Brain Cancer Action Month 2016

Dragon Master Foundation, Uncategorized

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I had big plans to be super organized heading into May this year, but for various reasons, it just didn’t happen. So here we are, on May 4th (Star Wars Day!), and I’m just now making a post about all the ways you can get involved this month. There was a big event on May 1st in DC, Race for Hope, so I’m sorry for not getting word out to all of you in time to participate in that. It was only the first of many events this month, though, so without further delay, here are some ways you can get involved:

Wear gray. It’s the most simple way to show your support. Grey is a pretty bland color, though, so to really get people’s attention, you might need to draw some attention to yourself. Maybe some crazy hair, or a Hawaiian shirt on top of your grey… something te get people wondering what’s going on with you.😉 You can even take a gray selfie and enter to win a prize!

Change your profile picture. Make your profile image go gray this month. Need some inspiration? Check out our Pinterest board.

Support on online fundraiser. Maybe you’re busy. We get that. So skip coffee or drinks for one day and donate that money to an online fundraiser. You can find some worthy places to donate at these links:

Sponsor a runner in California here , here , here or here

Sponsor Runners in Iowa

Sponsor a runner in Kansas here or here

Sponsor a runner in Pennsylvania here

Sponsor a runner in Virginia

Go to an event! This one is a little bit trickier because the events are in specific geographic locations, but if you can make it to one, please do! The folks that organize these events put a lot of hard work into them, and it physical events can be a real boost for survivors. I’m listing the ones I could find by date and then location.

May 14th

4th Annual Race for Hope DSM – Des Moines, IA

San Diego Brain Tumor Walk – The Waterfront Park, San Diego, CA –

May 15th

Comedy Night – Hollywood, CA

12th Annual Team Billy Ride & Walk for Research – Saratoga Springs, NY

Boston Brain Tumor Ride – Waltham, MA

May 21st

CureFest 2016 – Humble, TX

Bay Area Brain Tumor Walk  – Crissy Field, San Francisco, CA

Charleston Brain Tumor Walk – Mount Pleasant, SC

I am sure I’ve missed a lot of events for the month due to lack of research time. Do you have an event or activity to share? Please add it in the comments!

THEN COMES SPRING

52 People To Meet Posts, Lessons Learned, Uncategorized

This post is written by my friend, Lori Hatfield Dickinson. Her words moved me, and I know several other people who could use them right now, so I asked her if I could share them with all of you.

12909463_10156736904935503_176181431140341521_oAs redbuds bloom and tulips turn their heads toward the sun, it’s bittersweet to think of the difference a year makes. It’s spring – literally and figuratively. After months of being quiet and reflecting, I feel a deep burden to write more honestly about my journey with God, grief and guilt.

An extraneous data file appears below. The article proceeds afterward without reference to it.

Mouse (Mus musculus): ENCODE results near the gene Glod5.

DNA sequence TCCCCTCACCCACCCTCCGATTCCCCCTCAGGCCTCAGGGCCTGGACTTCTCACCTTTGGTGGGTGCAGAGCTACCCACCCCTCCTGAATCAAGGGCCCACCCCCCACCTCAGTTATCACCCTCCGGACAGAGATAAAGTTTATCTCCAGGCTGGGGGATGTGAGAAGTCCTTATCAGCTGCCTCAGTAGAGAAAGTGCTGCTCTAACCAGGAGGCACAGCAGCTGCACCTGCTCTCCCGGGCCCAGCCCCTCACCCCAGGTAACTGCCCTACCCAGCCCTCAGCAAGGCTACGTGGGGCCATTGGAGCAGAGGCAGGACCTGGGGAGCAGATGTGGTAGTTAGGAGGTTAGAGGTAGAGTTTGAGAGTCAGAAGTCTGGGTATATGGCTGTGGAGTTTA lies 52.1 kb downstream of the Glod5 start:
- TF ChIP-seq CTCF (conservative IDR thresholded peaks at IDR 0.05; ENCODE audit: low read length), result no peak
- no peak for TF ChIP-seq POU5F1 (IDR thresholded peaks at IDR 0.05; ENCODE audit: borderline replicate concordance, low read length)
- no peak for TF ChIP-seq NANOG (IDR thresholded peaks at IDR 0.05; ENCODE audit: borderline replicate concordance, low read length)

Last year, fear was my constant companion. I saw spring as an ending. It was the end of a life I cherished with a man and family I dearly loved. There was no joy for us as the world bloomed because Michael was quickly fading.

Despite everything I said I believed at that time, I doubted God. I was mad. I was devastated. I made futile attempts to cut deals with Him, such as, “God, if you will just heal him, I will…” But mostly, I just felt abandoned.

Everything seemed like such a waste. A waste of a man with so much to give to the world – now unable to talk, to see, confused by simple instructions and confined to a chair. A waste of all the time investing in a marriage, a life, future plans that were not to be, all of which was compounded by the helplessness of watching my children lose their innocence without the ability to intercede. In March 2015, I wrote: “It’s as if we are standing on railroad tracks with a locomotive barreling toward us. I can’t stop it or move, so I’m constantly bracing for impact.”

It’s difficult to think anything good could come out having your heart being blown through your chest when you hold the lifeless body of the one you vowed to love and cherish the rest of your life. The primal cry from the depths of my heart when death came is something I will never forget.

In the ensuing days following the funeral I watched sunsets daily from Michael’s grave, sat in the darkness at night staring at his photo, read and re-read letters he wrote to me, smelled his clothes in the closet, and even at times, prayed the world would end. I was never alone, yet, I never felt more alone. Did I really believe there was a God and a Heaven? And if there was, where was He?

I began two “offline” journals. One, written directly to Michael. The first entry was the day he died.